Allan: I don't really stick to one particular theme or scale. I prefer to more often build from real life inspiration rather than inventing something entirely new. A couple of subjects that do capture my interest include fire fighting apparatus and architecture. My 9-foot tall CN tower was the realization of a childhood desire to build a tower taller than myself. Little did I realize that if I'd built it when I was ten I would have only had to make it five feet tall! You can see the tower on this page.

MPb: When you are about to start a big project how do you start it? Have you ever gotten into a rut? If so, what kept you going?

Allan:Given that I mostly work from real life objects, I usually start a model by trying to find pictures and if possible the actual measurements of whatever I want to build. I do a bit of number crunching in the beginning to get a general sense of how big the final model will be. In the case of my CN Tower I worked out roughly how wide the base needed to be and how tall each section would be in relation to the others. As often happens though, the translation of idea to model requires a bit of finessing. As I built the base of the tower I eventually abandoned the original measurements and simply kept stacking bricks until it just "looked right". In the end the eye is often a better judge of a good build than is a tape measure.

In those times when I get into a rut (and that most definitely happens) I will often just pick out a handful of random bricks and start assembling them into whimsical arrangements. Sometimes a bit of "unplanning" can help unlock a stuck brain.

MPb: What do you think about the newer sets that include "set specific" pieces that can only be used to create that set?

Actually I think these types of sets are less common today than even just a few years ago. Some of the fabulous Designer sets are actually based on the very idea of reusing the same pieces (within one set) to construct several different models. I think the LEGO company has, in some of these sets, begun to really show off the core of the LEGO system and what made it great to begin with.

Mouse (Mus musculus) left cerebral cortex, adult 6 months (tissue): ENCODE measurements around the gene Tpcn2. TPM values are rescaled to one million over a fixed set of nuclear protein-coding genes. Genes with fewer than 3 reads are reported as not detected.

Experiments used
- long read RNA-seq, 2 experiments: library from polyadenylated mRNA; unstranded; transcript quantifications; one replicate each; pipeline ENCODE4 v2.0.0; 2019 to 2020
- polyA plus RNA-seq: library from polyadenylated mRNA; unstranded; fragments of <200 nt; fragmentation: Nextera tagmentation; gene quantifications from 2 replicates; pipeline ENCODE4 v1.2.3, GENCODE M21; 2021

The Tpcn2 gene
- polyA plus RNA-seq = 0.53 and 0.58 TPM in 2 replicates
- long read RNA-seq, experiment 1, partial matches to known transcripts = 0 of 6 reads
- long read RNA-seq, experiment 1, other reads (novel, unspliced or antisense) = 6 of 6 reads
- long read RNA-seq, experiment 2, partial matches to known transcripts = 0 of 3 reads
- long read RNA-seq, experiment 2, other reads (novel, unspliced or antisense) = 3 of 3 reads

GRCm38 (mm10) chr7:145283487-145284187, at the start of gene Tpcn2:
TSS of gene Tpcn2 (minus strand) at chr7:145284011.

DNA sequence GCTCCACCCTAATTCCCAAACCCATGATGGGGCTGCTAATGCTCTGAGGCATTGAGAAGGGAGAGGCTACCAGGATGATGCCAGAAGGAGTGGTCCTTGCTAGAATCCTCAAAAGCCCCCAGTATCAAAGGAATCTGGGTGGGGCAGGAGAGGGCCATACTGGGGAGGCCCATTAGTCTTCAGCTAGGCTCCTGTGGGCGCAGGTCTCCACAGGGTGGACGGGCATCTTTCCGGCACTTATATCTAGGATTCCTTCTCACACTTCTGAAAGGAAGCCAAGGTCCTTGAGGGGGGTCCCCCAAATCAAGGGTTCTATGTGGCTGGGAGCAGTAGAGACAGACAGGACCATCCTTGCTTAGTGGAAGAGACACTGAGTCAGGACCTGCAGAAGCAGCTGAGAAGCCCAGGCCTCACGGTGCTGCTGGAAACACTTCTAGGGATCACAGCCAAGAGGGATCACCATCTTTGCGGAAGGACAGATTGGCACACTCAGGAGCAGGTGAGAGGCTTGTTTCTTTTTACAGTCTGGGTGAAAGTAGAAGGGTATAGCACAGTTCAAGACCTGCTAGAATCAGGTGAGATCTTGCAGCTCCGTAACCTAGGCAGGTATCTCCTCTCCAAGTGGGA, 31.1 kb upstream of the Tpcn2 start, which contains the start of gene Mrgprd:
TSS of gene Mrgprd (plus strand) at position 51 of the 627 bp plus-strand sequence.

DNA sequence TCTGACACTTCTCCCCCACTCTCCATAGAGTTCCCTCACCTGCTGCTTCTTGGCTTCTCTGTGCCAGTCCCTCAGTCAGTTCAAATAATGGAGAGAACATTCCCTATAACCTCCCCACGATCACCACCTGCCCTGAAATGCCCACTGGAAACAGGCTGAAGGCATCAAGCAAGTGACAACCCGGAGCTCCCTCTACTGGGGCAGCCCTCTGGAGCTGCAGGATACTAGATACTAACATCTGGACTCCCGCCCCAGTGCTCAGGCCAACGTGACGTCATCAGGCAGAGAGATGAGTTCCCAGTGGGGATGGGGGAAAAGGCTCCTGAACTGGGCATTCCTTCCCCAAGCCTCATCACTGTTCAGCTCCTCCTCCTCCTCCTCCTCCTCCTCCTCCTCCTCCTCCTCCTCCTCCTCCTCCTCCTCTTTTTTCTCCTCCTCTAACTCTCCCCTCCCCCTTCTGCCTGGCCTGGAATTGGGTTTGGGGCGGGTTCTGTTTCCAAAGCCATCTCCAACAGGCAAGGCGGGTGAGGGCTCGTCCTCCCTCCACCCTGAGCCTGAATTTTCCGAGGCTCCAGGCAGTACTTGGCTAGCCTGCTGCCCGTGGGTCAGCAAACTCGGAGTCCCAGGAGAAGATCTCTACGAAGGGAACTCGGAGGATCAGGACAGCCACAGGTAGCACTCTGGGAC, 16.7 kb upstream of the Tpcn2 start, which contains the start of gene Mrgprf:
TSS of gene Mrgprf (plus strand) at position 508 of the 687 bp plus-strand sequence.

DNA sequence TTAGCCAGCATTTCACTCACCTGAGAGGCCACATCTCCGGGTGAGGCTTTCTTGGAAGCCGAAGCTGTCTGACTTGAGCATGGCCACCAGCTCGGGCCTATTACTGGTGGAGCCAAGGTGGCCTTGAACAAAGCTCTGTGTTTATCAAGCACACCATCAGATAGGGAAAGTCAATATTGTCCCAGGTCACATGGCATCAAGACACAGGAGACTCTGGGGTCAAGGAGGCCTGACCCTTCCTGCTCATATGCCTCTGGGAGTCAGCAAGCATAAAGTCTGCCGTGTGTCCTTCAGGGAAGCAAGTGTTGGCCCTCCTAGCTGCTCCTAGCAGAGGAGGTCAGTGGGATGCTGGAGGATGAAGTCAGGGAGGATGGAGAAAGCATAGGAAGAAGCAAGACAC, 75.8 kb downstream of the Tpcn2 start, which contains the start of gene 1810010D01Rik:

MPb: In the book you discuss about building using in scale with the mini-figure. I find that my projects are built to scale. Do you prefer to build in scale? Do you find that most people build to scale?

I think the minifig has certainly become a common scale to which many people build. Is it the most common? I'm not sure, but it does get a lot of attention with the town and train builders. For myself, as noted earlier, scale is something to play with but I'm not really interested in keeping to just one scale.

MPb: The book goes into a great deal about sorting your LEGO's for easy building and keeping track of your inventory. Do you have an estimate on how many LEGO's / pieces you have?

If I were to guess, I'd have to put the piece count somewhere between 80,000 and 100,000. But who's got time to count pieces? There are so many things to build.

MPb: So what is next? Do you have any plans for more LEGO books? Any future LEGO projects in the works?

Yes, another book is in the works. Something about LEGO, but something completely different than The Unofficial LEGO Builder's Guide.

MPb: I have one final question for you, Millionaire or Playboy? Which and why?

Allan: Well, I've been happily married for over 14 years now, so I'm pretty sure my wife wouldn't want me to answer 'playboy'. And although I'm not one I guess being a millionaire wouldn't be too bad.

MPb: Thanks for your time.

You can visit the official web site for this book, and buy it from Also check out our expansive LEGO coverage.

This article is ©2006 and may not be reprinted without permission.